Ah, autumn, season of mists and mellow soupfulness, as the poet Keats didn’t quite say. In southern England, where Keats was inspired to write his famous ode to summer’s red-and-golden aftermath, fall mists may stick around all day; but in New England, they burn off with the morning sun, giving way late in the day to heady breezes that blow clean through the soul.
It was Geoffrey Chaucer who brought the word autumn into the English language. As sure as ‘Aprill with his shoures soote’ leads ‘folk to goon on pilgrimages’, so October cries out for vigorous outdoor activity followed by autumnal soup.
The kind of soup you want on a fall day is the substantial stuff that keeps soul and body firmly glued together. None of your weedy, watery broths out of Chicken Soup for the Soul — proper fall soup is robust, ideally featuring squash, pumpkin, or carrots and ginger. Roasted red pepper or tomato bisque will do in a pinch, but
to capture the essence of season, the genus Cucurbita, the gourd-producing vine family from which both squash and pumpkin hail, fits the bill.
If the recipe admits the addition of generous dollops of butter or cream, so much the better. Cream, butter and their Parisian cousin crème fraîche are always welcome, but they are even more satisfying as the outside air turns crisp and cool. We’ve got to keep up our strength; who knows what winter will bring?
Squash soup is easy to make. First, select your squash; choose a firm, unblemished one that’s not too large. Secondly, take an afternoon off from work, or better yet start cooking this on a Saturday while the rest of the family is hard at work on outdoor fall cleanup. Once they’ve hauled all the garden furniture and terracotta planters to the potting shed, wrapped the rosebushes in burlap and straw and heaped all the dead branches and leaves in a large pile for burning,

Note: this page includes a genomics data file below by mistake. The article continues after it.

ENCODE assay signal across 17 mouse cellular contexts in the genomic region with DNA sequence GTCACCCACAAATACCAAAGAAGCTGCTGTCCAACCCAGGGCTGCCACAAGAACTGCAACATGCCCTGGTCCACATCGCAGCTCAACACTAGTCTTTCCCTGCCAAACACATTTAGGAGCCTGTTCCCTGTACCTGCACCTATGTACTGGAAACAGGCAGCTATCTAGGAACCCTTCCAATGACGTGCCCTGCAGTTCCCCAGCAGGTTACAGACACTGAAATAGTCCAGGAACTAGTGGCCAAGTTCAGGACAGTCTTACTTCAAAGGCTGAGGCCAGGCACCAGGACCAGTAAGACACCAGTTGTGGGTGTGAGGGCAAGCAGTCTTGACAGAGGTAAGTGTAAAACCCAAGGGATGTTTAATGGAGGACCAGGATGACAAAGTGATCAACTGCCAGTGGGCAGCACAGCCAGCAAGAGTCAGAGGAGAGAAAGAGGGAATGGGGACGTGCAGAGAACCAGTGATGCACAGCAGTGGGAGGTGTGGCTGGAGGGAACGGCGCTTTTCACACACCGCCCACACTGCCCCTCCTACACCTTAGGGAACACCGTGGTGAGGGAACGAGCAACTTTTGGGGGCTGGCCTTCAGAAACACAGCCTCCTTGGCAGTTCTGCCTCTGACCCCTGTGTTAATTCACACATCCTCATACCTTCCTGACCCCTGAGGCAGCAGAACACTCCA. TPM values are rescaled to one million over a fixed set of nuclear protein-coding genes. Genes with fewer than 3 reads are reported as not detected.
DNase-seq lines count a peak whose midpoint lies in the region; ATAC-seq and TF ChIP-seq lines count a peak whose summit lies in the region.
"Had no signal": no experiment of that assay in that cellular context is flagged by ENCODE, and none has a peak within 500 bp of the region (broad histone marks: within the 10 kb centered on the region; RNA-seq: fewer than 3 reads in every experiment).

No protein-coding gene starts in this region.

they’ll be ravenous. This is the secret to five-star home cooking: first, starve the family.
Locate a small ax or handsaw in your garage, then attack the squash. Well, OK, you can probably manage with a sharp kitchen knife. Some schools of thought call for the peeling of the squash prior to cutting. You may like to chop it into manageable pieces before attempting to peel them. Flaying them with sharp words is not recommended since that can leave a bitter taste. Cut your gourd in half; avoid slicing through the tough stem. Scoop out the seeds and fiber with a large spoon. Then cut into pieces, toss in olive oil until lightly coated, and place on a baking sheet. You can season it with salt and pepper at this point, and add any other vegetables you’d like to include in the soup: a few carrots perhaps, sliced peeled apples, or a couple heads of garlic. For garlic, cut the top of the bulb off, leaving the cut edge of the cloves exposed and splash some olive oil over it. Roast everything in the oven on high heat for around three quarters of an hour, or until the largest pieces are tender.